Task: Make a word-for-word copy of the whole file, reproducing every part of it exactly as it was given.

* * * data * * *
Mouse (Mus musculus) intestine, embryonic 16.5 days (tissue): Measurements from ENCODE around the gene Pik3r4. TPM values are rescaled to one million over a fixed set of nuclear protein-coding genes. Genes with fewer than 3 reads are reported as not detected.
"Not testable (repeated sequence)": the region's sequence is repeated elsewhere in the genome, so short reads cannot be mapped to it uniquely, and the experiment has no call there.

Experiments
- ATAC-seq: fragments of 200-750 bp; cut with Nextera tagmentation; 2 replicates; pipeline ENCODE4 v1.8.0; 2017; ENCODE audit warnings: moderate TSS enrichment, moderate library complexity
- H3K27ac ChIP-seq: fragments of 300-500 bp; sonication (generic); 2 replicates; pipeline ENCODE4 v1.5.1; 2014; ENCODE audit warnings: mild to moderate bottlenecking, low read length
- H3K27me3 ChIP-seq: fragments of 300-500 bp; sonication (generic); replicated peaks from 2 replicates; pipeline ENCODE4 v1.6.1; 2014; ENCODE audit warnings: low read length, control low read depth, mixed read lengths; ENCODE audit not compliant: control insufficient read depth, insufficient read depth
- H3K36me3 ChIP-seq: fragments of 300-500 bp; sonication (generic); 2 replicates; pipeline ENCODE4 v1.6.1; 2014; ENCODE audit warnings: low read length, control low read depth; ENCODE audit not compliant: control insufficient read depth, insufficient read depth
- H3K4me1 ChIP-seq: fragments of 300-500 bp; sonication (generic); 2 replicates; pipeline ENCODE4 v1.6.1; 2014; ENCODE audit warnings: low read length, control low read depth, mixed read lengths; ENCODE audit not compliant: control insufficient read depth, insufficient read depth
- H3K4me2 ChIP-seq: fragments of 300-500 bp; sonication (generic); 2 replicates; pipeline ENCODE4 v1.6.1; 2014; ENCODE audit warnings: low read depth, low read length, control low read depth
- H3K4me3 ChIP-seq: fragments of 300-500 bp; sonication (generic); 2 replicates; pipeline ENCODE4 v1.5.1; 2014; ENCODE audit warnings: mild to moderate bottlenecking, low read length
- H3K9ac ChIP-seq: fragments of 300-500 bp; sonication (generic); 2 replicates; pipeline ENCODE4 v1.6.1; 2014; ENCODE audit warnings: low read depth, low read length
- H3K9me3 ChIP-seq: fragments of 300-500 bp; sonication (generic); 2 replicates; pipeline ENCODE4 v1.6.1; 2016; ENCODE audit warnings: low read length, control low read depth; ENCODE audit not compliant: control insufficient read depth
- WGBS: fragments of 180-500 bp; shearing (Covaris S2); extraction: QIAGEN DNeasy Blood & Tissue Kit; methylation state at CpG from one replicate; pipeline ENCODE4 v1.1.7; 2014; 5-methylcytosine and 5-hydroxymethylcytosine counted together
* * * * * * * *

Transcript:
Mouse (Mus musculus) intestine, embryonic 16.5 days (tissue): Measurements from ENCODE around the gene Pik3r4. TPM values are rescaled to one million over a fixed set of nuclear protein-coding genes. Genes with fewer than 3 reads are reported as not detected.
"Not testable (repeated sequence)": the region's sequence is repeated elsewhere in the genome, so short reads cannot be mapped to it uniquely, and the experiment has no call there.

Experiments
- ATAC-seq: fragments of 200-750 bp; cut with Nextera tagmentation; 2 replicates; pipeline ENCODE4 v1.8.0; 2017; ENCODE audit warnings: moderate TSS enrichment, moderate library complexity
- H3K27ac ChIP-seq: fragments of 300-500 bp; sonication (generic); 2 replicates; pipeline ENCODE4 v1.5.1; 2014; ENCODE audit warnings: mild to moderate bottlenecking, low read length
- H3K27me3 ChIP-seq: fragments of 300-500 bp; sonication (generic); replicated peaks from 2 replicates; pipeline ENCODE4 v1.6.1; 2014; ENCODE audit warnings: low read length, control low read depth, mixed read lengths; ENCODE audit not compliant: control insufficient read depth, insufficient read depth
- H3K36me3 ChIP-seq: fragments of 300-500 bp; sonication (generic); 2 replicates; pipeline ENCODE4 v1.6.1; 2014; ENCODE audit warnings: low read length, control low read depth; ENCODE audit not compliant: control insufficient read depth, insufficient read depth
- H3K4me1 ChIP-seq: fragments of 300-500 bp; sonication (generic); 2 replicates; pipeline ENCODE4 v1.6.1; 2014; ENCODE audit warnings: low read length, control low read depth, mixed read lengths; ENCODE audit not compliant: control insufficient read depth, insufficient read depth
- H3K4me2 ChIP-seq: fragments of 300-500 bp; sonication (generic); 2 replicates; pipeline ENCODE4 v1.6.1; 2014; ENCODE audit warnings: low read depth, low read length, control low read depth
- H3K4me3 ChIP-seq: fragments of 300-500 bp; sonication (generic); 2 replicates; pipeline ENCODE4 v1.5.1; 2014; ENCODE audit warnings: mild to moderate bottlenecking, low read length
- H3K9ac ChIP-seq: fragments of 300-500 bp; sonication (generic); 2 replicates; pipeline ENCODE4 v1.6.1; 2014; ENCODE audit warnings: low read depth, low read length
- H3K9me3 ChIP-seq: fragments of 300-500 bp; sonication (generic); 2 replicates; pipeline ENCODE4 v1.6.1; 2016; ENCODE audit warnings: low read length, control low read depth; ENCODE audit not compliant: control insufficient read depth
- WGBS: fragments of 180-500 bp; shearing (Covaris S2); extraction: QIAGEN DNeasy Blood & Tissue Kit; methylation state at CpG from one replicate; pipeline ENCODE4 v1.1.7; 2014; 5-methylcytosine and 5-hydroxymethylcytosine counted together